Monday, October 11, 2004


The situation has become grave. I am now purchasing books because their covers are nice. Browsing in the local Book City, I spotted a softcover edition of Ronan Bennett's Havoc, In Its Third Year, and knew that I had to have it, even though the plot synopsis on the back cover didn't convince me that I had to have it for other more legitimate reasons. Here we have a classic example of a bibliophilic penchant for the book as a physical object. The book in question brings to mind the books encountered at the Fisher library for the duration of an exacting course in analytical bibliography, and to which the aforementioned bibliophilic penchant can alone be attributed. How else to explain the overwhelming urge to measure the serif typeface on the cover? Imagine my disappointment upon opening the book to discover the absence of chain lines on the paper.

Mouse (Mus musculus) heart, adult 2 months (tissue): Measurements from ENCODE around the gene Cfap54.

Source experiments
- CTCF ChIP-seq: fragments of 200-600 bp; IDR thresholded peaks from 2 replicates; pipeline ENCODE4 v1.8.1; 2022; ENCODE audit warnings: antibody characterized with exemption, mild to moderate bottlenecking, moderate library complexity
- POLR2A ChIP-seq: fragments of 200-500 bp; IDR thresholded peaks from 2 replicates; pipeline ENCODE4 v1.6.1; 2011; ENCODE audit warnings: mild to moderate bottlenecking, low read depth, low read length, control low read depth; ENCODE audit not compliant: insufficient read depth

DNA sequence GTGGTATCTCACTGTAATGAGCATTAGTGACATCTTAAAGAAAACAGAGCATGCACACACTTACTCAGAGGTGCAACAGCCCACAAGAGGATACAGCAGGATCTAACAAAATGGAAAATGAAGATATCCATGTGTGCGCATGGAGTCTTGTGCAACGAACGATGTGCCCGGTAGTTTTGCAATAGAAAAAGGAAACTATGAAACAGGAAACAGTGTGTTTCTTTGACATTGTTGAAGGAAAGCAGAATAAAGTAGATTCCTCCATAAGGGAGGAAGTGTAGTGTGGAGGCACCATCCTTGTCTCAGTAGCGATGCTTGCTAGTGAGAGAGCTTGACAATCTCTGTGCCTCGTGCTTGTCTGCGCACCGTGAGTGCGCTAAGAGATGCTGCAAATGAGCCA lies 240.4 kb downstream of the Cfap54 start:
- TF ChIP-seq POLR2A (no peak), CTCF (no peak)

I would never have admitted it in the past, but the discipline of analytical bibliography has insidiously stayed with me and haunts me every time I walk into a library or a bookstore. A book, wherever its physicality might be found, lures me as much for its form as it does for its content, and the prospect of resting the book in its designated place on the bookshelf holds as much delight as retrieving that book and delving into the amassed words that avail themselves within. It should be mentioned that the latter activity occurs with less frequency as the years pass, a fact that leaves me at once remorseful and resigned to the knowledge that it is impossible for me to read the many volumes that I have accumulated and will continue to accumulate until I'm stopped dead in my tracks. The books, however, will live on, as they tend to do, perhaps left in the library of the house in which I eventually plan to live, or perhaps left for the enjoyment of someone with one type of bibliophilic penchant or another.

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